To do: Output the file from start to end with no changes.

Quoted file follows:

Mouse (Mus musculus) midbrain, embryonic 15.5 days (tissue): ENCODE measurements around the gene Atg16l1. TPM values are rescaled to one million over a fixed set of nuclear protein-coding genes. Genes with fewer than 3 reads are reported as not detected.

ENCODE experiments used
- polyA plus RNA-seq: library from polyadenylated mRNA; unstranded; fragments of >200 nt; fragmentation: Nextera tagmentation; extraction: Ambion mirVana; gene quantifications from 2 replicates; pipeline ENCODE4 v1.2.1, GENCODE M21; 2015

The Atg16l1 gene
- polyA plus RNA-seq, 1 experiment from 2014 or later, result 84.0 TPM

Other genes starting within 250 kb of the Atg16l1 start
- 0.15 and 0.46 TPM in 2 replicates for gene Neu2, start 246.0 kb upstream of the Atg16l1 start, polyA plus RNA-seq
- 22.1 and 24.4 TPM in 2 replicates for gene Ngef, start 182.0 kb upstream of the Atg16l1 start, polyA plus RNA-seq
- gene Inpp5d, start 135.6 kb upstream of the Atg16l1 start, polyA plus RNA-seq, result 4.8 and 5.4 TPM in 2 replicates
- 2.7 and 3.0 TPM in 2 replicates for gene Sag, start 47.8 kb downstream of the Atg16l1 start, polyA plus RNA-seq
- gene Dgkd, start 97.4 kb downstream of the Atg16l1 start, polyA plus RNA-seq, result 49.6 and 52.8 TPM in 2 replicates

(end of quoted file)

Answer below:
Mouse (Mus musculus) midbrain, embryonic 15.5 days (tissue): ENCODE measurements around the gene Atg16l1. TPM values are rescaled to one million over a fixed set of nuclear protein-coding genes. Genes with fewer than 3 reads are reported as not detected.

ENCODE experiments used
- polyA plus RNA-seq: library from polyadenylated mRNA; unstranded; fragments of >200 nt; fragmentation: Nextera tagmentation; extraction: Ambion mirVana; gene quantifications from 2 replicates; pipeline ENCODE4 v1.2.1, GENCODE M21; 2015

The Atg16l1 gene
- polyA plus RNA-seq, 1 experiment from 2014 or later, result 84.0 TPM

Other genes starting within 250 kb of the Atg16l1 start
- 0.15 and 0.46 TPM in 2 replicates for gene Neu2, start 246.0 kb upstream of the Atg16l1 start, polyA plus RNA-seq
- 22.1 and 24.4 TPM in 2 replicates for gene Ngef, start 182.0 kb upstream of the Atg16l1 start, polyA plus RNA-seq
- gene Inpp5d, start 135.6 kb upstream of the Atg16l1 start, polyA plus RNA-seq, result 4.8 and 5.4 TPM in 2 replicates
- 2.7 and 3.0 TPM in 2 replicates for gene Sag, start 47.8 kb downstream of the Atg16l1 start, polyA plus RNA-seq
- gene Dgkd, start 97.4 kb downstream of the Atg16l1 start, polyA plus RNA-seq, result 49.6 and 52.8 TPM in 2 replicates